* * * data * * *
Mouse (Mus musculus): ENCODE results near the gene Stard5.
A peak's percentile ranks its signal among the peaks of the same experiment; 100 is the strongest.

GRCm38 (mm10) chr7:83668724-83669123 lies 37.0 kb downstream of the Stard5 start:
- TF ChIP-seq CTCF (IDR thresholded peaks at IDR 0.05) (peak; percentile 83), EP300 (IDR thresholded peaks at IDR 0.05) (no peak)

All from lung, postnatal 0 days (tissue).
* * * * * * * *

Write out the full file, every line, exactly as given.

Mouse (Mus musculus): ENCODE results near the gene Stard5.
A peak's percentile ranks its signal among the peaks of the same experiment; 100 is the strongest.

GRCm38 (mm10) chr7:83668724-83669123 lies 37.0 kb downstream of the Stard5 start:
- TF ChIP-seq CTCF (IDR thresholded peaks at IDR 0.05) (peak; percentile 83), EP300 (IDR thresholded peaks at IDR 0.05) (no peak)

All from lung, postnatal 0 days (tissue).